Drifter Chance Wayne returns to his hometown after many years of trying to make it in the movies. Arriving with him is a faded film star he picked up along the way, Alexandra Del Lago. ...
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Brick, an alcoholic ex-football player, drinks his days away and resists the affections of his wife, Maggie. His reunion with his father, Big Daddy, who is dying of cancer, jogs a host of memories and revelations for both father and son.
Honest and hard-working Texas rancher Homer Bannon has a conflict with his unscrupulous, selfish, arrogant and egotistical son Hud, who sank into alcoholism after accidentally killing his brother in a car crash.
Frank Capua is a rising star on the race circuit who dreams of winning the big one--the Indianapolis 500. But to get there he runs the risk of losing his wife Elora to his rival, Luther ... See full summary »
Drifter Chance Wayne returns to his hometown after many years of trying to make it in the movies. Arriving with him is a faded film star he picked up along the way, Alexandra Del Lago. While trying to get her help to make a screen test, he also finds the time to meet his former girlfriend Heavenly, the daughter of the local politician Tom 'Boss' Finley, who more or less forced him to leave the town many years ago.Written by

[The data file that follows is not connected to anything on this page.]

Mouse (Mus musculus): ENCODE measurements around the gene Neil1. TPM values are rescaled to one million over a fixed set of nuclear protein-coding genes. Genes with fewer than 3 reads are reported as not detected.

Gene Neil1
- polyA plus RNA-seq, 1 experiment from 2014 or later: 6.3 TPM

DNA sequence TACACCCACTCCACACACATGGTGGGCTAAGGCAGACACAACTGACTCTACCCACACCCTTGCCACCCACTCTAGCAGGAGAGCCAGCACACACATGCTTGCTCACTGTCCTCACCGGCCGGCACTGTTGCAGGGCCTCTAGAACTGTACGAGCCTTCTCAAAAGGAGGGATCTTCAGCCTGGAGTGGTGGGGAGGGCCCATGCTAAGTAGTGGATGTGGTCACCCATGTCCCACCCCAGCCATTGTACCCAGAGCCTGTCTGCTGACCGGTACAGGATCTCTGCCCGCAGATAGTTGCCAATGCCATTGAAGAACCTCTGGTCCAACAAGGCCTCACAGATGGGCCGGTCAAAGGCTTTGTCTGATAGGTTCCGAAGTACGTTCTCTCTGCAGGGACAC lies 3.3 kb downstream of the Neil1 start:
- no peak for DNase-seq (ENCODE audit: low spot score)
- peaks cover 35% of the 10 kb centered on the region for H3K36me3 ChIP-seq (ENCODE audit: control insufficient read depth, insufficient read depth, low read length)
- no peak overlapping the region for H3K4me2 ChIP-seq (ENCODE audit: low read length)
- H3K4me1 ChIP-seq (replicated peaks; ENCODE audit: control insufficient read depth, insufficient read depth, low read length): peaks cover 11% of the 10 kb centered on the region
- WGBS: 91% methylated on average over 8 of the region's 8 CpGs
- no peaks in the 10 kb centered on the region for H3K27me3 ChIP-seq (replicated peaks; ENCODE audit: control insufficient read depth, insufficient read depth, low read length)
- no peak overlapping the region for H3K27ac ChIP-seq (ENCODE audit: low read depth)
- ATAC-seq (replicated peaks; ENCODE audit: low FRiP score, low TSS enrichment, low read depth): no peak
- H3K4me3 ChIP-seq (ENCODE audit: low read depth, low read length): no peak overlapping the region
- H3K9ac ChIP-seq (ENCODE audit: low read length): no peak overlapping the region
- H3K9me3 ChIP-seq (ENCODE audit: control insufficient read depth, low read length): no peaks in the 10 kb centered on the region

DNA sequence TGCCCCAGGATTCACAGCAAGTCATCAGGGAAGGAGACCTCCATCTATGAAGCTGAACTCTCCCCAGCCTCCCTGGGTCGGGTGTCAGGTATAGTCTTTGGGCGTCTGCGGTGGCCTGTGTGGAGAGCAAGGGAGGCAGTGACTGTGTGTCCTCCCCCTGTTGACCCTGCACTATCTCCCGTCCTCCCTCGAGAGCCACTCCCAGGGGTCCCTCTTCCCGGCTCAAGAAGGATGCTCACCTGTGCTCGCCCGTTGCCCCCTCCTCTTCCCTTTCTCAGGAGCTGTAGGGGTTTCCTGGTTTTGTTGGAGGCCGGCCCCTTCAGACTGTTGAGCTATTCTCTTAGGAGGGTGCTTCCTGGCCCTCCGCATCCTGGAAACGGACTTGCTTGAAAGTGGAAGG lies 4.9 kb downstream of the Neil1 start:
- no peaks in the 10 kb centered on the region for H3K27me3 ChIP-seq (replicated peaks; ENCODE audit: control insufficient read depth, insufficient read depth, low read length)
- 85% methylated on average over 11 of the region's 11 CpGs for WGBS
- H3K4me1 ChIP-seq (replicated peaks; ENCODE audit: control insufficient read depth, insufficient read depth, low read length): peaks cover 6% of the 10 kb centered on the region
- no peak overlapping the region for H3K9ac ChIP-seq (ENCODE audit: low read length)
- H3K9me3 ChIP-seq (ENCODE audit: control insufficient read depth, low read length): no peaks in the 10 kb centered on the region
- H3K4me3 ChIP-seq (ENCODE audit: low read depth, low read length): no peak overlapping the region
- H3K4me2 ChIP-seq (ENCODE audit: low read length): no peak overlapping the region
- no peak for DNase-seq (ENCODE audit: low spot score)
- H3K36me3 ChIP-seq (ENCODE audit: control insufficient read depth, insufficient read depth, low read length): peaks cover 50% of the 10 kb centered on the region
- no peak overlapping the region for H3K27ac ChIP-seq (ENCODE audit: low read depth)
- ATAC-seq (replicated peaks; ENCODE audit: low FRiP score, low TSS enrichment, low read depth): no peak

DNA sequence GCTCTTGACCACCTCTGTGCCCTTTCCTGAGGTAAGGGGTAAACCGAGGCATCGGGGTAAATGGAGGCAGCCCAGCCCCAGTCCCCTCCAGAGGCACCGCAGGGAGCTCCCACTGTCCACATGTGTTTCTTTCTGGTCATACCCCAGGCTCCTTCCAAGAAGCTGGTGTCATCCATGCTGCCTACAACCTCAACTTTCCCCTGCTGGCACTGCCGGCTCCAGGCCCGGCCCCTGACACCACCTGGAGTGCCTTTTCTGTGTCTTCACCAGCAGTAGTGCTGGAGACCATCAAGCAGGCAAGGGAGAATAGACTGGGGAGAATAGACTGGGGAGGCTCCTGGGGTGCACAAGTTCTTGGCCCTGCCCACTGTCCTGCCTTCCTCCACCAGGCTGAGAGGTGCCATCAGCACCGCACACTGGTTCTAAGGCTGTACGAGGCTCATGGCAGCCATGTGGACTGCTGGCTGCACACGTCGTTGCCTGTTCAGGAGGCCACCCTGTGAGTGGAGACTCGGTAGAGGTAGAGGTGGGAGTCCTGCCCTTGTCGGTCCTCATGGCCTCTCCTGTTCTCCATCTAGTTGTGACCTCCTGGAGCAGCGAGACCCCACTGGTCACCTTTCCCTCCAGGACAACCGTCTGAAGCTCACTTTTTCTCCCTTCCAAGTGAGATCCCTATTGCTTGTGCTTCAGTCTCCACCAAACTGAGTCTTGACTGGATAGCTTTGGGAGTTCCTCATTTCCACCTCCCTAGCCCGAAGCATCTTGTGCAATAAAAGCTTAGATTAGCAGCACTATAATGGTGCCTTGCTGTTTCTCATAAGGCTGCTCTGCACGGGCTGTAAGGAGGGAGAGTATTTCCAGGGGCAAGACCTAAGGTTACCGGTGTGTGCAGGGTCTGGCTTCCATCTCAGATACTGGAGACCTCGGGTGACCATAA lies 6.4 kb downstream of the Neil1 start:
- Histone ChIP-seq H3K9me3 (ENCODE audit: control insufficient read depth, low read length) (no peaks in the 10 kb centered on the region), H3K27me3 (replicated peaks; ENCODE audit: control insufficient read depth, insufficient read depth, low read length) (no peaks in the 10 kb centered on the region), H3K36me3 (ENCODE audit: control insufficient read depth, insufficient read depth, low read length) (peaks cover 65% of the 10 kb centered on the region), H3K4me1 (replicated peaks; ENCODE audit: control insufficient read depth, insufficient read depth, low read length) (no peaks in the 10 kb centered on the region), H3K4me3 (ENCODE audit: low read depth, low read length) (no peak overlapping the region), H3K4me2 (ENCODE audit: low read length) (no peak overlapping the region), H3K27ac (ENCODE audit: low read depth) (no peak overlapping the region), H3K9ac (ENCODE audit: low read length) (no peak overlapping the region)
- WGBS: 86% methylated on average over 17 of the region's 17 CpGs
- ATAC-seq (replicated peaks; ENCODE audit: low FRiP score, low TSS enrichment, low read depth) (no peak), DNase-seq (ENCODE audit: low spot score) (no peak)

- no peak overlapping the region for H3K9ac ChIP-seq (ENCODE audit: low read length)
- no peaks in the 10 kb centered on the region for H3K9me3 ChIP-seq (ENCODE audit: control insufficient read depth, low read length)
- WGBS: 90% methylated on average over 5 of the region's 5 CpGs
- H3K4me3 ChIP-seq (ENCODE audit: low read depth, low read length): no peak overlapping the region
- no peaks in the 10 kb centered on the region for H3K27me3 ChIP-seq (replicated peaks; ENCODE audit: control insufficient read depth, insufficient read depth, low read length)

Paul Newman is outstanding as the ultimate gigolo gold-digger. This movie also features the quintessential "Heavenly" daughter/ big bad daddy performances by Knight and by Begley, who is frighteningly effective.
Geraldine Page is perfectly imperfect and unattractive- remember she is this way for dramatic effect. You aren't supposed to like her. Anti-heroes and character studies were really featured in that era's plays and films. Such characters don't have to be likable and seldom are. Wonderful 1960's actresses Mildred Dunnock and Madeleine Sherwood also give their usual gem-like performances.
If you want to see what 1960's-style movie-making was really all about, view this one. Sure it is uneven and maybe a little old-fashioned by today's standards, but you can get an idea of why some of us are nostalgic for a decade that is known for big changes in movies, but otherwise somewhat forgotten. Here you get a good dose of the cynicism and fine acting of the 60's but without the annoying pretentiousness that was so prevalent in films of the era.
Also, you don't have to be familiar with the stage play or Tennessee Williams in order to appreciate this movie-making effort by Richard Brooks.
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